Aunt Rosy met her at Cape Town station. Her face looked sad. Linda didn’t know if it was because her sister had died, or if it was because she was worried about looking after another child. Maybe it was both.
She was shocked when she saw how poor they were. Their shack in Siyakhula was very cramped, much smaller than her house in East London. There were two small bedrooms, with no space for cupboards. There were clothes strewn everywhere. The third room was both a dining area and a kitchen.
Aunt Rosy, at forty, was still young at heart. There were times that she went out the whole night. Some days a middle-aged guy in a red van would pick her up. She referred to him as, “Jwarha wam”, affectionately calling him by his clan name. The kids could not ask where she was going, it would have been rude.
“Linda, please look after the kids. Jwarha and I are going to the night vigil in our church,” she would say. A night vigil? What sort of night vigil, Linda would think to herself?
She wondered if Jwarha was using Aunt Rosy the same way her father had used her mother.
“That bastard left me alone. He used me and then threw me out of the window like a bubblegum that’s lost its flavour. You weren’t even born yet,” her mother would fume, when Linda was younger and curious to know more about her father. “If you want to know your father, you can go to ‘Khumbul’ekhaya’. His name was Mathanda Dlubububi.”
These and the insults that followed, made Linda lose interest in meeting such a monstrous demon of a man. But the void in her soul was still there. Maybe she would search for him when she was a bit older, she would think to herself. Perhaps once she was at high school.
Aunt Rosy came home tired and worn out most days. After a long day’s work, she found solace in her home-brewed beer. Just to put her mind at ease, she would say. She and one of her friends would sit in her dark bedroom washing down cans of beer until they were themselves washed out.
Years passed and life was harder than ever. Jwarha had left Aunt Rosy and she was drinking more than ever.
“I wish I could help Aunt Rose, but how?” Linda would ask. She was seventeen, in Grade 11, and it would be a year before she could look for a job.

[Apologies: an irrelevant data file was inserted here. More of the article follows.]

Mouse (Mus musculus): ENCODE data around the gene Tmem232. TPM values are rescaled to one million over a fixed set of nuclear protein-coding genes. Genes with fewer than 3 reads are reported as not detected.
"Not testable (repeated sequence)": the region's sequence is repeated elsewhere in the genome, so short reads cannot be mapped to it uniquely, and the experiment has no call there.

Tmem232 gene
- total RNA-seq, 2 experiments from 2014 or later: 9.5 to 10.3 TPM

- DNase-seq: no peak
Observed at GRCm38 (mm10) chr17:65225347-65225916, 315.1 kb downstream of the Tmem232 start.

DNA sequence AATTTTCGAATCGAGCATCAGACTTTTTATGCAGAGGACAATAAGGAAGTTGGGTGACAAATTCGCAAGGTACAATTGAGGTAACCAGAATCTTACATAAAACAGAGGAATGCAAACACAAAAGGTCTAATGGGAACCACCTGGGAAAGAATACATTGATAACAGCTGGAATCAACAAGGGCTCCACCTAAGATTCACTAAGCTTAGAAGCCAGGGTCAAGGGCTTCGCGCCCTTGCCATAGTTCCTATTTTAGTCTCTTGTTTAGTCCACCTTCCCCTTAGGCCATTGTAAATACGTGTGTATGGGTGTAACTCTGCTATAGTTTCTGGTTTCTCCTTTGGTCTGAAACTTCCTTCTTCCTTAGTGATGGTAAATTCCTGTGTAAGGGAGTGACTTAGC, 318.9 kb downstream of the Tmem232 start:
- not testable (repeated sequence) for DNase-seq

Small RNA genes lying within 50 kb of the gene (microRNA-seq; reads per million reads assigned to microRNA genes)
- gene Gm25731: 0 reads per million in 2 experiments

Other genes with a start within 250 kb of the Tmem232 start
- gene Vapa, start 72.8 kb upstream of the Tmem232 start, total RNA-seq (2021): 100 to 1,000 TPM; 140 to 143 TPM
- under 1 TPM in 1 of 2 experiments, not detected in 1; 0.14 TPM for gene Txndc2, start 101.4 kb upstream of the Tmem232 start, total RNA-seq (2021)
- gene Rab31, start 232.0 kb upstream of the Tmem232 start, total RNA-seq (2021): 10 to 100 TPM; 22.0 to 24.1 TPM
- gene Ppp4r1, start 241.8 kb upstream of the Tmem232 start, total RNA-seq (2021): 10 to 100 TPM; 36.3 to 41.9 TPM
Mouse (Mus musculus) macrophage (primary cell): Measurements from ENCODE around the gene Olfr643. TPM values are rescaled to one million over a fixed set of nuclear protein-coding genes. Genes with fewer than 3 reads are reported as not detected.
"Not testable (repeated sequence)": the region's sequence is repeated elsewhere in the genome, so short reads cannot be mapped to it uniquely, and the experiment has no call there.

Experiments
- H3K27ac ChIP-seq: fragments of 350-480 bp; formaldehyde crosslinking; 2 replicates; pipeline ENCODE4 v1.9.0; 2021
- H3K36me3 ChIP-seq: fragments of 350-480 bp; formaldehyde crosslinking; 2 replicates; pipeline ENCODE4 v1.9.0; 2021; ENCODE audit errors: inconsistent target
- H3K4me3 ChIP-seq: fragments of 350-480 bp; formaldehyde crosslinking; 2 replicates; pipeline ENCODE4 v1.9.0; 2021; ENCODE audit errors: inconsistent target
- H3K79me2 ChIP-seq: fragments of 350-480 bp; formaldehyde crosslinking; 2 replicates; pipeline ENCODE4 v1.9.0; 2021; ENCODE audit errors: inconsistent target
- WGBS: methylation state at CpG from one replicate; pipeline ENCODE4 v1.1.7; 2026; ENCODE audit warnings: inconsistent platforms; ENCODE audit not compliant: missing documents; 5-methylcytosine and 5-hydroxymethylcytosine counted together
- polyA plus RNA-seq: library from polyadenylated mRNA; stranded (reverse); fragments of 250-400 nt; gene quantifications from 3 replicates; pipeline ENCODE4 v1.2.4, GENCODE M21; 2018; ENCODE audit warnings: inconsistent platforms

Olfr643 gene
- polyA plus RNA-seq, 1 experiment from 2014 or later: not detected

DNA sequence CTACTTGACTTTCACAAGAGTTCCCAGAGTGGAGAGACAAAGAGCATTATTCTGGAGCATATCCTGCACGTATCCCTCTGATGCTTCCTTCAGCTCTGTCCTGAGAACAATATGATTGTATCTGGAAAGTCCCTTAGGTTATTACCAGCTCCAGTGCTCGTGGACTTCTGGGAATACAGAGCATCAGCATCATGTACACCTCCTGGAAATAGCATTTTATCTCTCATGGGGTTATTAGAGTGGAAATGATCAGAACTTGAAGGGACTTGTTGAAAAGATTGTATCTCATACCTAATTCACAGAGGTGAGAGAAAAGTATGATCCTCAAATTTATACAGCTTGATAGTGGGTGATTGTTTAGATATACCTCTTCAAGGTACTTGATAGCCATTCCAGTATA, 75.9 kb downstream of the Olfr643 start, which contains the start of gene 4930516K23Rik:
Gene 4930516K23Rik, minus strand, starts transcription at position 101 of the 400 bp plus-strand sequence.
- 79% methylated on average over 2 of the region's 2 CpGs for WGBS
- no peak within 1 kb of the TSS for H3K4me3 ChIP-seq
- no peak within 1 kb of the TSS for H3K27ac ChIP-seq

And then Sipho appeared on the scene. She was at the spaza shop to buy bread and a bag of chicken feet and heads. The chicken feet and heads were to make soup or gravy for supper and would be eaten along with the bread.
“You have such a pretty face. What do you use on your face, baby girl?” the man behind the counter said as Linda counted the coins she got from her aunt.
“Vaseline,” Linda answered cheekily, somewhat ashamed by the coins she was counting. These were the brown coins known in the township as “soldiers”. Most shop owners do not take the brown cents when customers want to pay with lots of them.
“What else do you want? Juice? Yoghurt? What?” the man asked.
Linda stopped counting and looked up at him. There was something intriguing about this man. He was in his early twenties; tall and kind of handsome.
“If only his teeth were not that yellow,” Linda thought as he smiled and gave her a R100 note. It was enough to pay for the things in her basket and more.
“No, that is not right. That is not my money. Please take my coins. I have enough money.”
“Take it, baby girl. I like you. I can give you more if you want,” the man answered, stretching his hand over the counter to touch Linda’s hand between the hard iron bars separating him from the customers.
Linda hesitated, and then took the R100 note.
“Thank you. I will pay you back,” she said. “This will help my aunt very much.”
She would pay him back as soon as possible, she thought. She would find a way.
But as the weeks went by she realized how difficult it would be to save R100 with the “soldiers” she got as pocket money from her aunt. Meanwhile the man would slip into her bag slabs of chocolate, chicken pieces, fruit juice and other yummy things.
“Thank you,” she would say appreciatively.
“Please call me Sipho,” he said one day.
“Thank you, Sipho,” she said and smiled, thinking how kind he was.
Tell us: Have you watched ‘Khumbul’ekhaya’? What do you think of it?